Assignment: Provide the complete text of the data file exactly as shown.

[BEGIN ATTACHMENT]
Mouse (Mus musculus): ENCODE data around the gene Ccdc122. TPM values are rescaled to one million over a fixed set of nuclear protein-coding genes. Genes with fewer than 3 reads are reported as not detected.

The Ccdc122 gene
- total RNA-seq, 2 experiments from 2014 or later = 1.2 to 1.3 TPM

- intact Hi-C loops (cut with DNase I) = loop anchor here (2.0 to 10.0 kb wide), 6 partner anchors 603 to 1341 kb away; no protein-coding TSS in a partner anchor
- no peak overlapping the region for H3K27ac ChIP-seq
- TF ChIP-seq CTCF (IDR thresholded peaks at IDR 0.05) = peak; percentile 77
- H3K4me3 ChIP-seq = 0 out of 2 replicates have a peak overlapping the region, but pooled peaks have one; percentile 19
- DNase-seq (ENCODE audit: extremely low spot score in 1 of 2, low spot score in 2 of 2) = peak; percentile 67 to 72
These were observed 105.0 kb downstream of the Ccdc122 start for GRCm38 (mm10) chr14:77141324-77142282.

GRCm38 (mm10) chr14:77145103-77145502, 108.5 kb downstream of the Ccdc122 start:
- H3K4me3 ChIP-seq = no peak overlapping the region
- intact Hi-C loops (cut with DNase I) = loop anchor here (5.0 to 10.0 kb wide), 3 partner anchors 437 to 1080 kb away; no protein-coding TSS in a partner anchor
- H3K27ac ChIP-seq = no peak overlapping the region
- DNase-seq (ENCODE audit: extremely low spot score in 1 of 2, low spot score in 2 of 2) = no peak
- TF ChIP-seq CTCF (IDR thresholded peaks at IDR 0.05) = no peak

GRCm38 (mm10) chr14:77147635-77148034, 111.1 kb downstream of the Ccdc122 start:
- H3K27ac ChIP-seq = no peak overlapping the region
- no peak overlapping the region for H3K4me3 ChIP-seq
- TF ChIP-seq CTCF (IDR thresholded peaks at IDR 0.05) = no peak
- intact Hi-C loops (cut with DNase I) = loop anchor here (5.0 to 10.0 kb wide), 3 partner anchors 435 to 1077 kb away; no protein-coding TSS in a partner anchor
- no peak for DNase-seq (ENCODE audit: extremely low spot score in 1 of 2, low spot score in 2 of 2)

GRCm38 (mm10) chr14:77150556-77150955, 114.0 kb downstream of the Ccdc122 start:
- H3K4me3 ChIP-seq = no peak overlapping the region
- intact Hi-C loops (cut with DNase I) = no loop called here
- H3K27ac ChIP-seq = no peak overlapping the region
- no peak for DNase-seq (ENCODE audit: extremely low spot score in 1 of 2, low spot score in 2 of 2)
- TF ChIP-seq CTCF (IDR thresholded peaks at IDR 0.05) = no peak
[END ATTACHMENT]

Mouse (Mus musculus): ENCODE data around the gene Ccdc122. TPM values are rescaled to one million over a fixed set of nuclear protein-coding genes. Genes with fewer than 3 reads are reported as not detected.

The Ccdc122 gene
- total RNA-seq, 2 experiments from 2014 or later = 1.2 to 1.3 TPM

- intact Hi-C loops (cut with DNase I) = loop anchor here (2.0 to 10.0 kb wide), 6 partner anchors 603 to 1341 kb away; no protein-coding TSS in a partner anchor
- no peak overlapping the region for H3K27ac ChIP-seq
- TF ChIP-seq CTCF (IDR thresholded peaks at IDR 0.05) = peak; percentile 77
- H3K4me3 ChIP-seq = 0 out of 2 replicates have a peak overlapping the region, but pooled peaks have one; percentile 19
- DNase-seq (ENCODE audit: extremely low spot score in 1 of 2, low spot score in 2 of 2) = peak; percentile 67 to 72
These were observed 105.0 kb downstream of the Ccdc122 start for GRCm38 (mm10) chr14:77141324-77142282.

GRCm38 (mm10) chr14:77145103-77145502, 108.5 kb downstream of the Ccdc122 start:
- H3K4me3 ChIP-seq = no peak overlapping the region
- intact Hi-C loops (cut with DNase I) = loop anchor here (5.0 to 10.0 kb wide), 3 partner anchors 437 to 1080 kb away; no protein-coding TSS in a partner anchor
- H3K27ac ChIP-seq = no peak overlapping the region
- DNase-seq (ENCODE audit: extremely low spot score in 1 of 2, low spot score in 2 of 2) = no peak
- TF ChIP-seq CTCF (IDR thresholded peaks at IDR 0.05) = no peak

GRCm38 (mm10) chr14:77147635-77148034, 111.1 kb downstream of the Ccdc122 start:
- H3K27ac ChIP-seq = no peak overlapping the region
- no peak overlapping the region for H3K4me3 ChIP-seq
- TF ChIP-seq CTCF (IDR thresholded peaks at IDR 0.05) = no peak
- intact Hi-C loops (cut with DNase I) = loop anchor here (5.0 to 10.0 kb wide), 3 partner anchors 435 to 1077 kb away; no protein-coding TSS in a partner anchor
- no peak for DNase-seq (ENCODE audit: extremely low spot score in 1 of 2, low spot score in 2 of 2)

GRCm38 (mm10) chr14:77150556-77150955, 114.0 kb downstream of the Ccdc122 start:
- H3K4me3 ChIP-seq = no peak overlapping the region
- intact Hi-C loops (cut with DNase I) = no loop called here
- H3K27ac ChIP-seq = no peak overlapping the region
- no peak for DNase-seq (ENCODE audit: extremely low spot score in 1 of 2, low spot score in 2 of 2)
- TF ChIP-seq CTCF (IDR thresholded peaks at IDR 0.05) = no peak